So is islam and buddha, buddhism and taoism and yes, you know, the secular humanists are right too. You know, everyone's right. We all have our own truth and we can grow.' Listen, I'm not saying there aren't things we can learn from people of every culture. Don't misunderstand me. But what I am saying is at the heart of the Great Controversy is that God's Word can be trusted.

God's Word is true. And yes, someone - an adherent of islam - if they're following biblical principles, they can be following truth. Someone living in a remote place, who's never heard the name of God, the Holy Spirit can be speaking to their heart and they can be following God's truth without the Revelation of the Bible, but it is so much clearer right here. And so Elijah calls on Mount Carmel to do what? For us, by extension, to stop halting between two opinions. By the way, what is really, in essence, the religion of baal? It's the religion of our own creation, you see? Are we really following God wholeheartedly? Am I following God wholeheartedly? What is God calling me to do today? You say, 'but, you know, dr.

Derose, if I were following all that God wanted me to do, I mean, I'd lose my job.' What was on the line for Elijah on Mount Carmel? Was he going to lose his job? I mean, his life was on the line. I mean, you realize some of these stories - these people that we're reading about - these so-called insignificant people that changed the course of history - they're doing what? They're doing things that look unreasonable from a human standpoint because God has called them to do it. And this is what speaks to me today. Let's go on to Tuesday's lesson, words of defiance - words of defiance. We're, again, reading about another king.

This time a king of the southern tribes, a good king, king hezekiah. And things are especially challenging. Turn your Bibles now to 2 Kings 18 - 2 Kings 18 - hezekiah is the ruler of God's people - the earthly ruler - during the time of the great Gospel prophet Isaiah. And 2 Kings tells us about this reign of hezekiah and how hezekiah was zealous to do what was right in the Lord's sight. Look at 2 Kings 18, verse 3.

It says "he" - referring to hezekiah - "did what was right in the sight of the Lord, according to all that his father David had done." And it speaks about how he, in verse 4, tore down those idol worship centers in the southern kingdom that he was ruling over. And in verse 5 it says, "he trusted in the Lord God of Israel." So, basically, hezekiah is living a life where he's saying 'God is trustworthy. I can put my trust in him and God will bless. But you say, 'well, if that's the - the basic premise of these lessons, follow God - trust him - follow His Word and everything will be blessed, that is not what happens in the story. Because as the story plays out, as you come to verse 17, we find that hezekiah is under siege.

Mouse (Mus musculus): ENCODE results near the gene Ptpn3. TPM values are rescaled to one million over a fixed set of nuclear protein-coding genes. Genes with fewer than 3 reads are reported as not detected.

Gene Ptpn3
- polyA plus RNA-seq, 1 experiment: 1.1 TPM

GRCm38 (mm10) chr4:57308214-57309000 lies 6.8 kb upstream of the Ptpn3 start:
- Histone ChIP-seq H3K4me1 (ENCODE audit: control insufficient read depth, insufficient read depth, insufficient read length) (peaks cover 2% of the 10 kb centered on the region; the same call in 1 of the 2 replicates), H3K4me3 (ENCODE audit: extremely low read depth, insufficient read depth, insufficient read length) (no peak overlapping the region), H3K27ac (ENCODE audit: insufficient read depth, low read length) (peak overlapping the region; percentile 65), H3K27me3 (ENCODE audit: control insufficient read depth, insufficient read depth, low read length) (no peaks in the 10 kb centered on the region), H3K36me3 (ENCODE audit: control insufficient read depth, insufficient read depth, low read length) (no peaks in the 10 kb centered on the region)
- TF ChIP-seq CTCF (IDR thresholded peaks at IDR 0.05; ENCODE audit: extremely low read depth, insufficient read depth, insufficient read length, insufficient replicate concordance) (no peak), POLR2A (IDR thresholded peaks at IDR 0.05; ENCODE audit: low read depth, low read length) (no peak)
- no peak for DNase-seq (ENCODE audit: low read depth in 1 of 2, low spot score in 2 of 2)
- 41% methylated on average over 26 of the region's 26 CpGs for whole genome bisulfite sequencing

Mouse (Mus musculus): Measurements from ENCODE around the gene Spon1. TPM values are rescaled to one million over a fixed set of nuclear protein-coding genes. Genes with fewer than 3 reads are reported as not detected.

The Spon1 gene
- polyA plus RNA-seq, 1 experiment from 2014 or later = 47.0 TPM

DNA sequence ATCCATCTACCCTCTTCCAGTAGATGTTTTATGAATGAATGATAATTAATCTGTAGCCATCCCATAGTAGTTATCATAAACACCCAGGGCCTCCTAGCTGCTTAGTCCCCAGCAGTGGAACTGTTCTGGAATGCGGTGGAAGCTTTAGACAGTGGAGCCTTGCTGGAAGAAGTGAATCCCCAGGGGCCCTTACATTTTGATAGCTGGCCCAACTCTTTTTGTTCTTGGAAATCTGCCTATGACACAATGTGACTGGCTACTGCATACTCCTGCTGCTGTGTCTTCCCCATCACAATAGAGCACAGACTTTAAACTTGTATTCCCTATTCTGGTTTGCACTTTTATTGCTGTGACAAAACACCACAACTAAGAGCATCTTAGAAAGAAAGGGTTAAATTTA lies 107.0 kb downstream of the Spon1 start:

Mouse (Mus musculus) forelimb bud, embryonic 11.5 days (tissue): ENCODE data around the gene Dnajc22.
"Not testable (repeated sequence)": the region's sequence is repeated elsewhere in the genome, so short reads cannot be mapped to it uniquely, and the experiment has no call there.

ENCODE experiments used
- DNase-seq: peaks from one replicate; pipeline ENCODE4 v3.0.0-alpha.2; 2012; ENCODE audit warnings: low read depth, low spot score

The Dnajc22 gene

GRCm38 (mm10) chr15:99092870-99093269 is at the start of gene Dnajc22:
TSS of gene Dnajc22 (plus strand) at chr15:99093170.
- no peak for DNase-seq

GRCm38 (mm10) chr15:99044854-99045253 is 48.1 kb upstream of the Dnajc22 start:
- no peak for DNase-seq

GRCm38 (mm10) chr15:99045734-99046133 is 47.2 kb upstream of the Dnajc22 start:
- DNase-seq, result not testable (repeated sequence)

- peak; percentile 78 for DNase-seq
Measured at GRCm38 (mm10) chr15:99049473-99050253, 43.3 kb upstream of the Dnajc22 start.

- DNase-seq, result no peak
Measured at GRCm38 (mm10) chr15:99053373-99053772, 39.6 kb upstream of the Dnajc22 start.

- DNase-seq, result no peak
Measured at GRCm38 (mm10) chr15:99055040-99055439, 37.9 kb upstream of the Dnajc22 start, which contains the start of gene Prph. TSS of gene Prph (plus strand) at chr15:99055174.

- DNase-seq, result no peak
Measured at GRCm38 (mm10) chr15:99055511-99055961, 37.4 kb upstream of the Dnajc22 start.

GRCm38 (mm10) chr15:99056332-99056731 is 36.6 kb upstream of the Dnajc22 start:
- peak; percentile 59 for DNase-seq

The city of Jerusalem is surrounded and the emissaries from the world power of the day - that's assyria, okay? Headquartered in nineveh, assyria is threatening to conquer Jerusalem and they are speaking blasphemy against the Lord. Let's look at one of the high points of the speech of the spokespeople for sennacherib, the King of assyria. Jerusalem, remember, under siege - surrounded - looking hopeless and here's the word that comes - I'm in 2 Kings chapter 18, beginning with verse 28. I'm kind of jumping into the middle of that verse, "hear the word of the great king, the King of assyria!" - That's sennacherib - "thus says the King: 'do not let hezekiah deceive you, for he shall not be able to deliver you from his hand; nor let hezekiah make you trust in the Lord, saying, 'the Lord will surely deliver us; this city shall not be given into the hand of the King of assyria.'' Do not listen to hezekiah; for thus says the King of assyria: 'make peace with me'" - etcetera, etcetera. Basically, as you read through this speech, God is being displayed as impotent in the face of sennacherib - the one who, if you read sennacherib's writings, he's blessed by asher, this heathen God, and he is the all-powerful one.

That's how he styles himself. You say, well, how do you know that? There's an amazing archaeological discovery that dates back to the 1800s - there are actually several copies of a prism with sennacherib's inscriptions. One of them is known as the taylor prism, found by colonel taylor in the 1800s, in nineveh. The taylor prism actually is describing this very conquest of sennacherib. Now, I don't read cuneiform, which this prism is written in, but there are some very good translations of this - a number of them - and as you read through the translations of the taylor prism and these other prisms that speak about sennacherib's conquests, you read about him coming to this country and they didn't surrender and I took the King and I banished him and all his family died and I obliterated this town and I obliterated this and I took this other king and I brought him back to nineveh as a, you know, as a servant.